Microdipodops megacephalus 

Scope: Global
Language: English

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Taxonomy [top]

Kingdom Phylum Class Order Family
Animalia Chordata Mammalia Rodentia Heteromyidae

Scientific Name: Microdipodops megacephalus Merriam, 1891
Common Name(s):
English Dark Kangaroo Mouse, Owyhee River Kangaroo Mouse

Assessment Information [top]

Red List Category & Criteria: Least Concern ver 3.1
Year Published: 2016
Date Assessed: 2016-07-11
Assessor(s): Roach, N.
Reviewer(s): Amori, G.
Contributor(s): Linzey, A. & Hammerson, G.A.
Listed as Least Concern because it is relatively widespread, although there have been some declines and loss of habitat within its range, its extent of occurrence is still much greater than 20,000 km2, and the declines are not fast enough to qualify for listing in a threatened category.
Previously published Red List assessments:

Geographic Range [top]

Range Description:This species is found in the western United States; from southeastern Oregon, northeastern and central-eastern California, Nevada, the tip of southwestern Idaho, and west-central Utah.
Countries occurrence:
United States (California, Idaho, Nevada, Oregon, Utah)
Additional data:
Range Map:Click here to open the map viewer and explore range.

Population [top]

Population:This species is apparently secure within its range (NatureServe).
Current Population Trend:Decreasing
Additional data:
Population severely fragmented:No

Habitat and Ecology [top]

Habitat and Ecology:Dark kangaroo mice prefer loose sands and gravel. They are found in Shadscale Scrub, Sagebrush Scrub, and Alkali Sink plant communities in the Upper Sonoran life zone. They may occur in sand dunes near the margins of their range. They remain underground when inactive. They are possibly polyestrous (Hall 1946). The majority of young are born in May and June. Litter size is two to seven (average 3.9). Predators include owls, foxes, badgers. In west-central Nevada the mean yearly circular home range for males was 6,613sqm and for females, 3,932sqm (O'Farrell and Blaustein 1974).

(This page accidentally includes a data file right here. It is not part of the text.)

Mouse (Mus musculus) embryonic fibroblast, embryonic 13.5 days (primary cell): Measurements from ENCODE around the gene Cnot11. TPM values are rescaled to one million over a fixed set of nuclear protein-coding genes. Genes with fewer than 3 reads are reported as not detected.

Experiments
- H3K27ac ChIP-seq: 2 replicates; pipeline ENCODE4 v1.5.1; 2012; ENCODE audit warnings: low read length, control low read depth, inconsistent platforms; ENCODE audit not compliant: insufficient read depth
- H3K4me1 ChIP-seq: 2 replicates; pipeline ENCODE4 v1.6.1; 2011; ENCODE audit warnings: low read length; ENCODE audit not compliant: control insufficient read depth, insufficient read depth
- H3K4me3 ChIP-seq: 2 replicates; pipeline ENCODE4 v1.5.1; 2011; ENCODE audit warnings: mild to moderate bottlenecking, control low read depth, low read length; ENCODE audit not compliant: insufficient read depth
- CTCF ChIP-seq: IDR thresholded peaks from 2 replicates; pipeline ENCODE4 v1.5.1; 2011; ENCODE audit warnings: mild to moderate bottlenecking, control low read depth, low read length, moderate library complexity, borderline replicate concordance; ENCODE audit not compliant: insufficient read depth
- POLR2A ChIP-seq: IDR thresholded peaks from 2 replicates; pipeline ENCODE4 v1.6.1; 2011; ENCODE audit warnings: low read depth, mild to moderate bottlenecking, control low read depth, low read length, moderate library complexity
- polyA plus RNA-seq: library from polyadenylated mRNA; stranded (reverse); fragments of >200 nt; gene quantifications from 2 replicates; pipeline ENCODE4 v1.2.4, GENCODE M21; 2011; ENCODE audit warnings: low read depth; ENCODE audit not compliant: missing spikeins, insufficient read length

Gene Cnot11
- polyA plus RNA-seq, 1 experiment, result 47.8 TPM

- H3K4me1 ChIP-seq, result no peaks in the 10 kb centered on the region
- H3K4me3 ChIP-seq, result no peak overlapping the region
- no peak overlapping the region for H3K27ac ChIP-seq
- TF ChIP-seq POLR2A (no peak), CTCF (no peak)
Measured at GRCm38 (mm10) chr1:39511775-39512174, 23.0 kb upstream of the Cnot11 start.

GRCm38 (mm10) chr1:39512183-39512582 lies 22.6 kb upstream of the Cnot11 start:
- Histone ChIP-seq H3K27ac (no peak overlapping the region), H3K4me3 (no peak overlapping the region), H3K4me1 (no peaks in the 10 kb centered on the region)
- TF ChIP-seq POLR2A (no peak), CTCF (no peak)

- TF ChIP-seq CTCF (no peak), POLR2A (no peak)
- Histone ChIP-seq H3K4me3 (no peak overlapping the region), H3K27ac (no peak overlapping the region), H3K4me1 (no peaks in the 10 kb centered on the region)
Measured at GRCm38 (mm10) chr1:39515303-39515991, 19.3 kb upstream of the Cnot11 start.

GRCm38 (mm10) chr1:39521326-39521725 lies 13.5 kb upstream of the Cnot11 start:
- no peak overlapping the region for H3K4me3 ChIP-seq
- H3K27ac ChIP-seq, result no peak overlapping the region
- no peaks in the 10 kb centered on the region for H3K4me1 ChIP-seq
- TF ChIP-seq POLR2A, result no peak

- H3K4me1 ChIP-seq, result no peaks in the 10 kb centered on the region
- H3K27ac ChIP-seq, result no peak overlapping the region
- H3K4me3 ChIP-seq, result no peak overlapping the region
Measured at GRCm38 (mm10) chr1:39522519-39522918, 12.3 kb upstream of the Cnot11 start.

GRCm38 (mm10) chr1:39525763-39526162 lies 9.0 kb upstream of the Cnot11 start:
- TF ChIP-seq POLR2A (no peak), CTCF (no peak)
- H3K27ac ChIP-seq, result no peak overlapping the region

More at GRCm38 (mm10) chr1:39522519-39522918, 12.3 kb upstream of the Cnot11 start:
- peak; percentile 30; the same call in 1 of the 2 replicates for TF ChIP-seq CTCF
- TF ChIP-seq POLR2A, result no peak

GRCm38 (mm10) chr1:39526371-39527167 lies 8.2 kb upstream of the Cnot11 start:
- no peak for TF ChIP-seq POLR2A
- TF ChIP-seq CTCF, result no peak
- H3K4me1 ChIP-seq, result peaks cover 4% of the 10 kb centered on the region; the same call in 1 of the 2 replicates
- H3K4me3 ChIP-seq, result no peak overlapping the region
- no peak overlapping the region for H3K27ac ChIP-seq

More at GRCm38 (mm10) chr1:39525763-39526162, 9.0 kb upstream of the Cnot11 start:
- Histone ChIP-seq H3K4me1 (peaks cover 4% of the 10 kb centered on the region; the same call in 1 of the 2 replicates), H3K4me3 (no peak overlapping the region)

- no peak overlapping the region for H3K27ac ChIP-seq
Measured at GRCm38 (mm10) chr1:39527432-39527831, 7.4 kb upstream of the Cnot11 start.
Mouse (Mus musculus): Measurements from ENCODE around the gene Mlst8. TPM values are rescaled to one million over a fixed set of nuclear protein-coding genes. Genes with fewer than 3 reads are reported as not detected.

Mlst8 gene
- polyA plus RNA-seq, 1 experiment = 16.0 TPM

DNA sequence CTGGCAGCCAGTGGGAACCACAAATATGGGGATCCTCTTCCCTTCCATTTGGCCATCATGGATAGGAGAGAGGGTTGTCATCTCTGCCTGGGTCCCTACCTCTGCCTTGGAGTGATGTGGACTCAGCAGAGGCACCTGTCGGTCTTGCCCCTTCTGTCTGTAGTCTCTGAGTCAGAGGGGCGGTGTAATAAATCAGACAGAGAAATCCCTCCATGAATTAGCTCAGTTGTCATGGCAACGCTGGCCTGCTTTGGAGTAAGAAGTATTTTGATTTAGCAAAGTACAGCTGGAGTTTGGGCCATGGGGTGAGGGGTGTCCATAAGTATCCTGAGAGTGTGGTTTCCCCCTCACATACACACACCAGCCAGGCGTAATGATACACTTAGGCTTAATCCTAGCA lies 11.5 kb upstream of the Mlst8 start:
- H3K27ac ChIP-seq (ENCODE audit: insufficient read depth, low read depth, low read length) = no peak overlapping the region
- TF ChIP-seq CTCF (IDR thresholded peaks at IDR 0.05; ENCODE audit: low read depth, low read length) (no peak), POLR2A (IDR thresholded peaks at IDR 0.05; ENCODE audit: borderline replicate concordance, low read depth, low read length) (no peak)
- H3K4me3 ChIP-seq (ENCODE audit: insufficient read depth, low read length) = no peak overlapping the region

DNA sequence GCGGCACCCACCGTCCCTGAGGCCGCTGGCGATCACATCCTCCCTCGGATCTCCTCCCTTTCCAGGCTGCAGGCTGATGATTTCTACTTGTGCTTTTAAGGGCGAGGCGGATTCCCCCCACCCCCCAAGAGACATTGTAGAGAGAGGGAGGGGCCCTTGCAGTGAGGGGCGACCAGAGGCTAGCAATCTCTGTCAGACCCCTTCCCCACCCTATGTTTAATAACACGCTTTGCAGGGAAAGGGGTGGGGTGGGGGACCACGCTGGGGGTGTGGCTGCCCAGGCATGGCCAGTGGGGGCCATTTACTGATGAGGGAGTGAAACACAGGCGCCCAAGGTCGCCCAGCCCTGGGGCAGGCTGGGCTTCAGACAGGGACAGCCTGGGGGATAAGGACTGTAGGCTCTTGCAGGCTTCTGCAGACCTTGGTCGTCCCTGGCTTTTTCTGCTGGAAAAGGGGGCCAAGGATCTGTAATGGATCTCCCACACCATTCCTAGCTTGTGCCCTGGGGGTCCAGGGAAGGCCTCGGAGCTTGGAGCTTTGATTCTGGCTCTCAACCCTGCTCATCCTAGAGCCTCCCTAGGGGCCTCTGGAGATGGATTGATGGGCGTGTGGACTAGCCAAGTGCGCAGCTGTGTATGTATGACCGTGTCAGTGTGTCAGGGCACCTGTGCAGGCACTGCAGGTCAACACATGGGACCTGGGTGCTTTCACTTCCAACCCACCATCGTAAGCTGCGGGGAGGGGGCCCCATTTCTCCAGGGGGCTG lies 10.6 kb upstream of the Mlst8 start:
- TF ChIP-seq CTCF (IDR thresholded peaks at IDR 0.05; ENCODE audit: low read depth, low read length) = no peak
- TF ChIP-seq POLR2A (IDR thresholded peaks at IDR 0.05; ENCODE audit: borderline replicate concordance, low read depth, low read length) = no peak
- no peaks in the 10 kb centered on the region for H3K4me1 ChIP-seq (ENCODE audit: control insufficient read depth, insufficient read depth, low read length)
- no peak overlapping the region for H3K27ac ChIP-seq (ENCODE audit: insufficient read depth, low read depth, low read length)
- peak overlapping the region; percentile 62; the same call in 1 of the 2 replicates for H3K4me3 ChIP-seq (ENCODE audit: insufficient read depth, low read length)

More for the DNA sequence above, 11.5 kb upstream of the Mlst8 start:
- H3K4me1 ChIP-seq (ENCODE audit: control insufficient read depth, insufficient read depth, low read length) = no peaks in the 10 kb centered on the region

Seeds are the primary food source. They also eats some insects. They do not appear to utilize free water. They are believed to store food in seed caches within burrow system (O'Farrell and Blaustein 1974). Activity observed March-October. Peak nocturnal activity occurs in first two hours after sunset. Moonlight and ambient temperature influence activity (O'Farrell and Blaustein 1974).
Generation Length (years):2

Threats [top]

Major Threat(s): Some Microdipodops populations have declined as a result of the introduction of weedy grasses and extreme habitat alteration for cultivation (e.g., irrigation of dry sinks) (Hafner et al. 1998). In addition to these human-related habitat changes, apparently natural shifts in vegetative zones have resulted in the replacement of rodent communities including Microdipodops by those including Dipodomys deserti, and vice versa (J. C. Hafner pers. obs.). Natural and human-related habitat modifications may have amplified effects on the already fragmented, patchy distribution of Microdipodops (Hafner et al. 1998).

Conservation Actions [top]

Conservation Actions: The dark kangaroo mouse is not known to occur in any protected areas.

Errata [top]

Errata reason: This errata assessment has been created because the map was accidentally left out of the version published previously.

Citation: Roach, N. 2016. Microdipodops megacephalus (errata version published in 2017). The IUCN Red List of Threatened Species 2016: e.T42606A115193770. . Downloaded on 20 September 2018.
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